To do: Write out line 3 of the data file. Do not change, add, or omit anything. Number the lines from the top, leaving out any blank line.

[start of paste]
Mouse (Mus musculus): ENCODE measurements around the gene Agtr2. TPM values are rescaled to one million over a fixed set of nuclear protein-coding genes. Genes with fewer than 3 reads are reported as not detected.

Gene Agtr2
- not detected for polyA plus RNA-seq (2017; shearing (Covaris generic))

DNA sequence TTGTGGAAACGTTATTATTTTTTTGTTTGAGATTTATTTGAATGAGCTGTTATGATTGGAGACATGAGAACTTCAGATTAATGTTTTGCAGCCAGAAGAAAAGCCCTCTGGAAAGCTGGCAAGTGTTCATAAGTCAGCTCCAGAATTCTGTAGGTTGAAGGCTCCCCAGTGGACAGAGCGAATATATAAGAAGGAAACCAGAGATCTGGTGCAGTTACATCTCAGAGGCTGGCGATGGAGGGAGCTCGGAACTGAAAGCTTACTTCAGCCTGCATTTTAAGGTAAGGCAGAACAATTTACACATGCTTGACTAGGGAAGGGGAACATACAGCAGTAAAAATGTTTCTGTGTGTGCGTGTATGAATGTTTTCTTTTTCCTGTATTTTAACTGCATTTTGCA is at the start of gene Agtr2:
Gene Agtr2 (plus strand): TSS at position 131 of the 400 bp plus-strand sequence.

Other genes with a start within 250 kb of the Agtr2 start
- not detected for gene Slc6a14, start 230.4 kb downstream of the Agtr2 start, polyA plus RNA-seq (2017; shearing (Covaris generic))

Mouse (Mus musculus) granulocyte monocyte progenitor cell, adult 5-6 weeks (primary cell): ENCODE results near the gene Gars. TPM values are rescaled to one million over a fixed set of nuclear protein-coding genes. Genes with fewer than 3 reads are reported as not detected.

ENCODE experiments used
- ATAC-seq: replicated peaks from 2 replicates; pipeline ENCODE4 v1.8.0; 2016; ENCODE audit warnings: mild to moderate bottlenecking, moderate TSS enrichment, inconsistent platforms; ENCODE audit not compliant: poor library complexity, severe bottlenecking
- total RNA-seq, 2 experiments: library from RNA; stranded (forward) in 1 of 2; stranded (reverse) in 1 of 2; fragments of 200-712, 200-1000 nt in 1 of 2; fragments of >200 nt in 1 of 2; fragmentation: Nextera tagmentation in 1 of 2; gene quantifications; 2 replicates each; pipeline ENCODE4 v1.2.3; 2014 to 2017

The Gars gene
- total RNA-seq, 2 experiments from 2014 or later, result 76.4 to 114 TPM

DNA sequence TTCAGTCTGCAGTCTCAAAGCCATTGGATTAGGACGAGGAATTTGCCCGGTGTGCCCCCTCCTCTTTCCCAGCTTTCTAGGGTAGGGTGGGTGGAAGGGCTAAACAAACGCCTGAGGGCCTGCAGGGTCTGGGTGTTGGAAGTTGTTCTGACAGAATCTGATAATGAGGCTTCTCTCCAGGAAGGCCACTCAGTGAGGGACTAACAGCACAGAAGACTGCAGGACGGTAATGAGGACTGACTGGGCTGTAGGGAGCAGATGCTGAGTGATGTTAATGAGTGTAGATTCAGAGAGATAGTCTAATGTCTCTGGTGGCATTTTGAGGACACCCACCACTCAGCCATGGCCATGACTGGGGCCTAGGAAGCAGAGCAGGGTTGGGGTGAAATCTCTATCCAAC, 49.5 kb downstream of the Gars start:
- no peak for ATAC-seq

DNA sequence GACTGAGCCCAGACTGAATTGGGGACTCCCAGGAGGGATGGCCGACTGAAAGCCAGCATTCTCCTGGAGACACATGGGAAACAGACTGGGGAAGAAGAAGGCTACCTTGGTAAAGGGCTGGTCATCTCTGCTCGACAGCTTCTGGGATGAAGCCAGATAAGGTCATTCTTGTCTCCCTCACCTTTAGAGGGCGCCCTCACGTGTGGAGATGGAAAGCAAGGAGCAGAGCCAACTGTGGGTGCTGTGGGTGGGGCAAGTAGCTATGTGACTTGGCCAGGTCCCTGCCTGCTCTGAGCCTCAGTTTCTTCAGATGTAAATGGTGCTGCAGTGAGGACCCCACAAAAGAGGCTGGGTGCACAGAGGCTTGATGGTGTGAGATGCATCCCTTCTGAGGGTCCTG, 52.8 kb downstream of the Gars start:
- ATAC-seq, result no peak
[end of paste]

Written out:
- not detected for polyA plus RNA-seq (2017; shearing (Covaris generic))